The council in June voted to place the SoccerCity question on an upcoming ballot, likely in November. The City Code stipulates that ballot initiatives go first to the council for consideration.
Before the vote, Councilman Scott Sherman raised concerns about the SDSU West plan, some of which were also raised by City Attorney Mara Elliott in a report released earlier this month. But he said voters should be allowed to choose which plan they think is best.
Elliott found the SDSU West plan comes with a lot of uncertainties, including whether SDSU or another government entity would buy the site. She also found there would be no guarantee the project would be built as planned — or at all — if it were approved by voters.
SoccerCity has started campaigning based on those uncertainties.
“We look forward to this important debate, because we think ultimately it will be clear to voters that SoccerCity offers much more for them,” SoccerCity project manager Nick Stone said.
“Unlike the vague concept put forth in the developer-drafted SDSU West initiative, the detailed SoccerCity proposal provides something for everyone: 35 acres for SDSU to grow and flourish, a vast river park, an exciting sports-and-entertainment district, and a new stadium for Major League Soccer and Aztec football — all at no cost to taxpayers.”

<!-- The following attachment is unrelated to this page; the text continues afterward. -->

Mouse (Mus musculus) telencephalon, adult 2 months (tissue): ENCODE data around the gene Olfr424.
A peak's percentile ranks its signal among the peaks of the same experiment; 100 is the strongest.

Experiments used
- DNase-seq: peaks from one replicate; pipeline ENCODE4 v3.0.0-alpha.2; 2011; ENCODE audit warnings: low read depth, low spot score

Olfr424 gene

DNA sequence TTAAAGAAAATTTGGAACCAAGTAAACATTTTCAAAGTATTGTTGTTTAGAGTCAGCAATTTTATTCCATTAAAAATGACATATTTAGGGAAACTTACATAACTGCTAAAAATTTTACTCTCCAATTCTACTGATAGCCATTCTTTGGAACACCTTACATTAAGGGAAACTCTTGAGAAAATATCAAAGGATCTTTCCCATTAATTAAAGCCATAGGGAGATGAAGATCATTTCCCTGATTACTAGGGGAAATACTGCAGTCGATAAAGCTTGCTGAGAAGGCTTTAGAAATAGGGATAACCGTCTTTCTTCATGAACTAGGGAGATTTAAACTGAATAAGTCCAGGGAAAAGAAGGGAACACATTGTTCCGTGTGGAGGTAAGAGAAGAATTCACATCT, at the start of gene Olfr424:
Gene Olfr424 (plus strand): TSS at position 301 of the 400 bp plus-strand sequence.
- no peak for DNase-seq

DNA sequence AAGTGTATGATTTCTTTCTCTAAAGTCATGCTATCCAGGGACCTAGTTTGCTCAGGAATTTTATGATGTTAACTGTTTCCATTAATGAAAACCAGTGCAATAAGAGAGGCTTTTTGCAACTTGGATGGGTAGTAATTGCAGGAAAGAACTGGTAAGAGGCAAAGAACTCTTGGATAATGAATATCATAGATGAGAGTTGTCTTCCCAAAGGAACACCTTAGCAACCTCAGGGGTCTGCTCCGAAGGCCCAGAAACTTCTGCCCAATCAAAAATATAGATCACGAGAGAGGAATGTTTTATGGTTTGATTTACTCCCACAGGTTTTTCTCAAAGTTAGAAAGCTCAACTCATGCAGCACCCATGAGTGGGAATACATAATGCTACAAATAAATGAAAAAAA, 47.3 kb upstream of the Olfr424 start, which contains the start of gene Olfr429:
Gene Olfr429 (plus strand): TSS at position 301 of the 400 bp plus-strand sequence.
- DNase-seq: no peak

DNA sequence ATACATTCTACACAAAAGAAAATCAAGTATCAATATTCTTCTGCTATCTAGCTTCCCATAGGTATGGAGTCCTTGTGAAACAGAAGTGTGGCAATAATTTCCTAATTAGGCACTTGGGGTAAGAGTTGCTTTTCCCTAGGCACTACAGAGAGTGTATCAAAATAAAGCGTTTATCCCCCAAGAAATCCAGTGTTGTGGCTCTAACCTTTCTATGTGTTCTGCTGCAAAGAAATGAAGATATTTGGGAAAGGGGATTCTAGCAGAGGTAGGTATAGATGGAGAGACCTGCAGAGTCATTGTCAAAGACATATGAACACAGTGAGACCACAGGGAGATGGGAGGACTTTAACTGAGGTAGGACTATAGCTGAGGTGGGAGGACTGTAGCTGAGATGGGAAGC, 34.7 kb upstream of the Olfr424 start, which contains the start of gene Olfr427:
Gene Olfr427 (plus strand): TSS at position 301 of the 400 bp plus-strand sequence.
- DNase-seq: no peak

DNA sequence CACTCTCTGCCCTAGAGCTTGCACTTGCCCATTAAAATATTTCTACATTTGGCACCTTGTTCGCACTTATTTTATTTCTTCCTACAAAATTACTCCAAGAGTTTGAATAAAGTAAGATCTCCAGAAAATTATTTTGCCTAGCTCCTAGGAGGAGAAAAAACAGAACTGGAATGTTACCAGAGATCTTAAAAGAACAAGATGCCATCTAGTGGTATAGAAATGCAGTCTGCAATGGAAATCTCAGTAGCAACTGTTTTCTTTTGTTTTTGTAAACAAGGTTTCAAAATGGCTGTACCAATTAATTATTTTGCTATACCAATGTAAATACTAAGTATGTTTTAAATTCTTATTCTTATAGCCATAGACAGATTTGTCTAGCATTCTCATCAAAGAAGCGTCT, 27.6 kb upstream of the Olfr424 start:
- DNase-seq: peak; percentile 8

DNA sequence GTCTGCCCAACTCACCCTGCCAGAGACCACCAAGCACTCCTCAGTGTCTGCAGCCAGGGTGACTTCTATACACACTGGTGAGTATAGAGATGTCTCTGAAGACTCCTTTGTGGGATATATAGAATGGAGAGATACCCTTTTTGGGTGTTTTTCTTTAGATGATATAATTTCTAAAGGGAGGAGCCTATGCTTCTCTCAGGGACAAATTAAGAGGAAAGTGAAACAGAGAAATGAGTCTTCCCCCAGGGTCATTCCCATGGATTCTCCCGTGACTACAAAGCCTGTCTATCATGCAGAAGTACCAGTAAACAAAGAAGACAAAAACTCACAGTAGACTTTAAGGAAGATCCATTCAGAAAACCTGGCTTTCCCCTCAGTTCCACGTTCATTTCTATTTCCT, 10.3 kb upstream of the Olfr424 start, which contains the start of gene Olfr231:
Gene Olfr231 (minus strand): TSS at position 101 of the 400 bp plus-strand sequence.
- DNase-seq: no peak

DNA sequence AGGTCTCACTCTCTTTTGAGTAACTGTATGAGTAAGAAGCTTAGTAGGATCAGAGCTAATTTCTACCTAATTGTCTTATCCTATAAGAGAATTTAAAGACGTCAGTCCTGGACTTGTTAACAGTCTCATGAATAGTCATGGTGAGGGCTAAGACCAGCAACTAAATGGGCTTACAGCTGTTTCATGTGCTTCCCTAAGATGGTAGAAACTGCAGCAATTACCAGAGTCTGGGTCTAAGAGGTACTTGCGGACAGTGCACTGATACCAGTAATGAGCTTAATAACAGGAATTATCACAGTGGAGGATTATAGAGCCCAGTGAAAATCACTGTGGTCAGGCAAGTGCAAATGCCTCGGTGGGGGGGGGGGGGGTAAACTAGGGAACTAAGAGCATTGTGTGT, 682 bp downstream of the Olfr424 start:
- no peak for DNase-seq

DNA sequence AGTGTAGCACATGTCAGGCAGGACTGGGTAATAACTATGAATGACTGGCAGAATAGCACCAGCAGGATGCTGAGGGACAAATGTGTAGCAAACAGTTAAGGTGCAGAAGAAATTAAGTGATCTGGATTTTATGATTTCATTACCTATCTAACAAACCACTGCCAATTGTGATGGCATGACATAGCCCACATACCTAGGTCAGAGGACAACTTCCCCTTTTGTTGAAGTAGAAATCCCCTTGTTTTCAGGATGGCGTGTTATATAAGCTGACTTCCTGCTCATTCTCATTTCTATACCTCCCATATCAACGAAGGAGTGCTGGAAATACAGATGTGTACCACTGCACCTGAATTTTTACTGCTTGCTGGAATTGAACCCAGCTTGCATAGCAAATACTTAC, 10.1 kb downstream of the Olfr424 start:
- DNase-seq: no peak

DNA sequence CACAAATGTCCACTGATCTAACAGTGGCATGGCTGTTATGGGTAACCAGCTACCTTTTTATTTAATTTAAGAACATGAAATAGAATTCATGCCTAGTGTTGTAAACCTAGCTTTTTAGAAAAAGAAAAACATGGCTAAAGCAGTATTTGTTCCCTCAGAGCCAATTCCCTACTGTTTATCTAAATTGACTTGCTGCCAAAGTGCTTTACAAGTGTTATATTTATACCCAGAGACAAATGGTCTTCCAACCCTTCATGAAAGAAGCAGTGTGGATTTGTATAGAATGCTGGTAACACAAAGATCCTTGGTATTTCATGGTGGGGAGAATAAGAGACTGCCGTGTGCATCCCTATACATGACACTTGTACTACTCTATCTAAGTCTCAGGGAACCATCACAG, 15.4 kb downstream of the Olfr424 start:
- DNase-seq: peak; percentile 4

The university has built to capacity in its current footprint, which means the proposal would allow SDSU to grow its academic, research and housing facilities to meet increased student demand that cannot be met at its current campus.
Included in the plan is 1.6 million square feet of classroom and research buildings, a river park and open space, 4,500 housing units, retail shops, a pair of hotels and a multi-use, 35,000-seat stadium for college football and other sports.
The land is three trolley stops from the main campus.
SDSU officials said the project would be mostly funded by public- private partnerships, and wouldn’t rely on taxpayer financing. The main exception would be the stadium, which would be funded by bonds to be paid back by future revenues.
–City News Service